Last year, we had a great idea for a festival. We were hoping to put on free events one weekend in February, when there isn’t much going on. We got volunteers. We had meetings. We made posters. We picked a date. We talked to venues. People with unusual skills proposed fascinating events. Everyone loved it.
But it never happened.
We’re planning to try again this year. If you want to read about our plans for the festival, click here. If you want to know what happened last year, continue reading.
In short, we ran out of time. We talked to members of BIAs and community organizations, and they were interested, but they couldn’t commit on their own, and by the time they got back to us after getting in touch with their colleagues, we were already edging into the Christmas shopping season, wherein no store owner has time to talk to anyone. We maybe could have pulled something together in January, but that seemed logistically risky, and we didn’t want to crash and burn à la fyre festival.
We often hear from successful people about passion and hard work, but we don’t hear much from unsuccessful people — but they’re out there, and quite often they’re working just as hard. So I thought I’d write a quick post about what we can learn from failure.
- Planning takes longer than you think – not the actual ‘planning,’ what is really time-consuming is getting everyone involved to agree on the plans. It isn’t about coming up with an idea, or explaining your idea to other people, it is about actually getting the same idea, with the same intensity, into many different people’s heads — people who are thinking about a million other things. Sometimes you can do this with passion and persuasion, but it also helps to listen to the ideas that are already there in other people’s heads and try to incorporate them into your own idea. This was entirely my fault, I was busy with other responsibilities and I didn’t put up enough time early in the year to make it happen — something I hope to remedy for Indoor Recess 2018.
- Yes isn’t enough to make things happen. Early on, I had some people voice an interest in participating, and I stopped pursuing other paths to success, while I tried to advance those apparent yeses. But yes I would like to participate isn’t the same as ‘yes I can and will participate’. These people were committed to the project, they made sacrifices in their own busy schedules, they offered advice and assistance, but they weren’t ultimately able to commit to the project completely and by the time we figured that out, it was too late to pursue other options. This isn’t a criticism of the people I was working with, they were helpful and honest about what they brought to the table. This was my mistake again. In the early stages of a project, you need to keep a lot of irons in the fire, you need to gather a seemingly excessive number of yeses and do the hard work of following up on all of them. Because some yeses may not pan out for reasons you can’t predict.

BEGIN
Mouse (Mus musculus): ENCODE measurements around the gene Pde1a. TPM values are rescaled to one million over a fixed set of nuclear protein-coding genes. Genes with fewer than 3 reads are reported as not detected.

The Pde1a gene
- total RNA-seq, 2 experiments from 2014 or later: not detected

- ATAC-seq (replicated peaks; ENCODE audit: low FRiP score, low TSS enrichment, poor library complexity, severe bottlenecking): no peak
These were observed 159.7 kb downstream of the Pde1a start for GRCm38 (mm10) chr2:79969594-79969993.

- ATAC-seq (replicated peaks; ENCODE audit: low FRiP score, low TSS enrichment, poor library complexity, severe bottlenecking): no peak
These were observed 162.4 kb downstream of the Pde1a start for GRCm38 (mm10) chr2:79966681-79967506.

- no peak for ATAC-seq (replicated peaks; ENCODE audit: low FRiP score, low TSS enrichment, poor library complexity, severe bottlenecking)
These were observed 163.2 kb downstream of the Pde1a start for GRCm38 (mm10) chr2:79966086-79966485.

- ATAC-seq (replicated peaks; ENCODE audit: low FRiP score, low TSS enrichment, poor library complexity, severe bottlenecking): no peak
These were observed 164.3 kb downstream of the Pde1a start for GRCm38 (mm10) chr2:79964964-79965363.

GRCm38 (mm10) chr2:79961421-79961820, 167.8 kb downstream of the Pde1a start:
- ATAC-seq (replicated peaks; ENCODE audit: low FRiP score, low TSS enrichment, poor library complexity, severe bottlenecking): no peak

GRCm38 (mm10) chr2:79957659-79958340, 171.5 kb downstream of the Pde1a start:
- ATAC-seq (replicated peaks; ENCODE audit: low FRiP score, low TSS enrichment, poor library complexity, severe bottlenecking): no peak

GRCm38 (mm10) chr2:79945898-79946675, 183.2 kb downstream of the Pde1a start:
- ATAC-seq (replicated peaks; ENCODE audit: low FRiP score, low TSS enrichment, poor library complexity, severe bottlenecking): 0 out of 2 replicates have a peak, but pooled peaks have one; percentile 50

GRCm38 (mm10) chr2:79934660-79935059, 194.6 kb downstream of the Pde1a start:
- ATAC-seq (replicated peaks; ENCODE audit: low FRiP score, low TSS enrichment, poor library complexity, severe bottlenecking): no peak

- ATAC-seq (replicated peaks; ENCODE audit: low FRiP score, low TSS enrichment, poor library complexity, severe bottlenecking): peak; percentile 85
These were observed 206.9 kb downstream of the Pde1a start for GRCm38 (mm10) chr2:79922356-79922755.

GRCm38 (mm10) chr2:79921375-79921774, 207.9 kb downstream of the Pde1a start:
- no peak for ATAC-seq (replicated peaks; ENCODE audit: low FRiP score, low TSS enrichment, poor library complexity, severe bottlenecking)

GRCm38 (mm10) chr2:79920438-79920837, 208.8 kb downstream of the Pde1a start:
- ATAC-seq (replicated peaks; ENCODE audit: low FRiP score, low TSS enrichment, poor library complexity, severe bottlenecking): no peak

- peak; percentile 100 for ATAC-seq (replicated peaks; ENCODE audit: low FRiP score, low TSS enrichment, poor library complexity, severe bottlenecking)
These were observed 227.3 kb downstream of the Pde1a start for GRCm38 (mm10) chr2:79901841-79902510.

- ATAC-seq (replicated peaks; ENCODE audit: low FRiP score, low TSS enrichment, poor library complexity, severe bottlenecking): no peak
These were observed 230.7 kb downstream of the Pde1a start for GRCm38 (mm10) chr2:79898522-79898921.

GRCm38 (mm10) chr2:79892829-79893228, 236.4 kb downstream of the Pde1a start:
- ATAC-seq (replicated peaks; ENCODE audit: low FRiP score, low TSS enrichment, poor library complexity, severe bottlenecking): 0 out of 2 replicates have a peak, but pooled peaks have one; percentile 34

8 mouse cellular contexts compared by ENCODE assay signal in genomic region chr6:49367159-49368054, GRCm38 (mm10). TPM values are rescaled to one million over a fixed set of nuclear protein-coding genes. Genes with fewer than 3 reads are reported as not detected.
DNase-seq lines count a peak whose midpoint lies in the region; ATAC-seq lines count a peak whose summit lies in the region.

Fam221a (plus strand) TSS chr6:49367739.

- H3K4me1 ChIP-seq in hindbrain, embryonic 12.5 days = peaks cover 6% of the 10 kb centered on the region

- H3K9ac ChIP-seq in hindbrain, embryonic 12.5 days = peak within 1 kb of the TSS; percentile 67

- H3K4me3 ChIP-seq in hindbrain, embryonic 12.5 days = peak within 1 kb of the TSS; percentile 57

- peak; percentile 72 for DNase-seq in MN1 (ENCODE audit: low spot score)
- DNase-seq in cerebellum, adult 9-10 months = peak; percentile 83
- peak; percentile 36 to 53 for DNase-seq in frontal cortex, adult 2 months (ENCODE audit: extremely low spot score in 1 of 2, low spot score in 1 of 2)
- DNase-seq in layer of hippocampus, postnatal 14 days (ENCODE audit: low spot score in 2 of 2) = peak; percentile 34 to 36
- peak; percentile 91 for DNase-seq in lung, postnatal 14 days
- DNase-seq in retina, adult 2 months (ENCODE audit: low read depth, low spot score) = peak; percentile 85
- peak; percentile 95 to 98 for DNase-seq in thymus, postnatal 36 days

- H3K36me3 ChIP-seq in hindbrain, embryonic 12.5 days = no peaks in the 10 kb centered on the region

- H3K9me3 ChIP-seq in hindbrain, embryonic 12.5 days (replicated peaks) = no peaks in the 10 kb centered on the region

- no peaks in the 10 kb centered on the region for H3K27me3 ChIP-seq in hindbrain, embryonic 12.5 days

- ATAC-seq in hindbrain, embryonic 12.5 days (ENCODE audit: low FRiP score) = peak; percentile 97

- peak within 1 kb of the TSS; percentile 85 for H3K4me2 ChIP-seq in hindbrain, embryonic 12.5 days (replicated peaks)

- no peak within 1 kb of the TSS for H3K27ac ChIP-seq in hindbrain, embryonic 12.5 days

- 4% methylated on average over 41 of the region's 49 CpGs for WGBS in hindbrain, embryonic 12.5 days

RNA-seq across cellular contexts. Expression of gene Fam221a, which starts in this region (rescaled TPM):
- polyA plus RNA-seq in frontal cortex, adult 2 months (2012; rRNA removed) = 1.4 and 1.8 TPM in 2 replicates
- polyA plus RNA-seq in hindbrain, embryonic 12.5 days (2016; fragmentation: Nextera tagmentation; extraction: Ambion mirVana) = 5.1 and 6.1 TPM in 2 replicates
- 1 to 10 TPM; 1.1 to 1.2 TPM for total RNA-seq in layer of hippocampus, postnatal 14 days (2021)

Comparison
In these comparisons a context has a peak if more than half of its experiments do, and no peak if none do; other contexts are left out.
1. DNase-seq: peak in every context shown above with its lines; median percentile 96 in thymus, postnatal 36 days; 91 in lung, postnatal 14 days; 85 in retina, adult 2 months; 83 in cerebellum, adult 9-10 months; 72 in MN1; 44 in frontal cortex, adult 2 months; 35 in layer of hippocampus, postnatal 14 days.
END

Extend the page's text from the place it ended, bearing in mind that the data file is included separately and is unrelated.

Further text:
So far, I don’t think I’m saying anything particularly original. Entrepreneurs often recommend that we ‘fail early and fail often.’ But there is another lesson here, this festival, and all the hard work put in by the various volunteers would likely have been completely invisible to the people around us if we hadn’t decided to try again. I often look at all the problems in the world and find myself boiling with anger at the fact that no one is trying to make things better, everyone seems to be off watching movies and taking vacations, and sometimes they are, but there are also thousands of people dreaming up projects in their living rooms, talking over ideas, and trying experiments like Indoor Recess that never get off the ground. So if you, like me, are trying to make the world a better place, you may not be as alone as you think you are. While working on Indoor Recess, I discovered a number of interesting projects/people that I might not have heard of otherwise:
Artery: an event site for pop-up events in homes and other unusual spaces
Crazy Dames: A dynamic duo of artist/educator/planners who create experimental spaces that foster meaningful conversations.
The Danforth East Community Association’s Laneway: Like a pub crawl, with more kids and less beer, in a laneway.
There are lots of us out here, plugging away, trying to make things better, and pretty soon we’re going to start getting things right and getting to know each other and seeing meaningful results in the real world. So don’t stop trying just because things don’t work out at first — and more importantly, don’t stop talking about how to make the world better, just because it seems like no one else cares. Because maybe they do. And maybe hearing that you’re thinking about it too will help them through these dark times.